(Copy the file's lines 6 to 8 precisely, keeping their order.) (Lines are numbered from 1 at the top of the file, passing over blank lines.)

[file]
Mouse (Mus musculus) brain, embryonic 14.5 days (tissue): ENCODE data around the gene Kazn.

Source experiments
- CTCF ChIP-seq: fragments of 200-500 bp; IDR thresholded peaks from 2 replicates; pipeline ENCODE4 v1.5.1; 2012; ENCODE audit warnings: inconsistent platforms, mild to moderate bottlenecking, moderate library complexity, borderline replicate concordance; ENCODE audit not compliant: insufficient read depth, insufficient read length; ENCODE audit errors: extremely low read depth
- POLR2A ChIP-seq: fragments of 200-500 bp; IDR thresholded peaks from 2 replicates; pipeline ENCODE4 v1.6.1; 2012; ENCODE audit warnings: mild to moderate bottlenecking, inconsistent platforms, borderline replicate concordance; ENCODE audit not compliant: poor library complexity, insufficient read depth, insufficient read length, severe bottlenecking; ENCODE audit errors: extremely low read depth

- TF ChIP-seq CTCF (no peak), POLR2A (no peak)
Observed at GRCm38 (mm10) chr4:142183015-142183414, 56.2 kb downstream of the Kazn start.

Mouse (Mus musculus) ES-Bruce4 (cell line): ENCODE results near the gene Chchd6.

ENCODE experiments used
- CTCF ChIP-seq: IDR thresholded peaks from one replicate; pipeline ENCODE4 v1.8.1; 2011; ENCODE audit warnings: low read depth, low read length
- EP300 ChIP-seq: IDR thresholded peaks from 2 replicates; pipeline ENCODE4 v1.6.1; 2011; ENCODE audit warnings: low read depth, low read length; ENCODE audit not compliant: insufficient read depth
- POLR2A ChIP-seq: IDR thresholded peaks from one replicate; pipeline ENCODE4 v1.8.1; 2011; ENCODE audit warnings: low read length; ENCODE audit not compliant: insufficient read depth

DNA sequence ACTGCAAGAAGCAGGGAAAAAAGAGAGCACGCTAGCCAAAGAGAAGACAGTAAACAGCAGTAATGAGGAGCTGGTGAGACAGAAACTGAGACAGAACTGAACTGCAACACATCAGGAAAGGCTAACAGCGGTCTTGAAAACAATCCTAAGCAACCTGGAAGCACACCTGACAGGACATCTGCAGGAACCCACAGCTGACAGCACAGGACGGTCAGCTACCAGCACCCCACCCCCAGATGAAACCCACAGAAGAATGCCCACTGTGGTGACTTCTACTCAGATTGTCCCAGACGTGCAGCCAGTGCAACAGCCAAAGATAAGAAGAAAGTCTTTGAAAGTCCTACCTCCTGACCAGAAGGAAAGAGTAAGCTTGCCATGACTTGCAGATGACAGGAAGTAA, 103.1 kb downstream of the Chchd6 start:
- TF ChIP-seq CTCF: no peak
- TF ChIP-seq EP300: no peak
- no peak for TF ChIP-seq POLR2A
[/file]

Observed at GRCm38 (mm10) chr4:142183015-142183414, 56.2 kb downstream of the Kazn start.

Mouse (Mus musculus) ES-Bruce4 (cell line): ENCODE results near the gene Chchd6.

ENCODE experiments used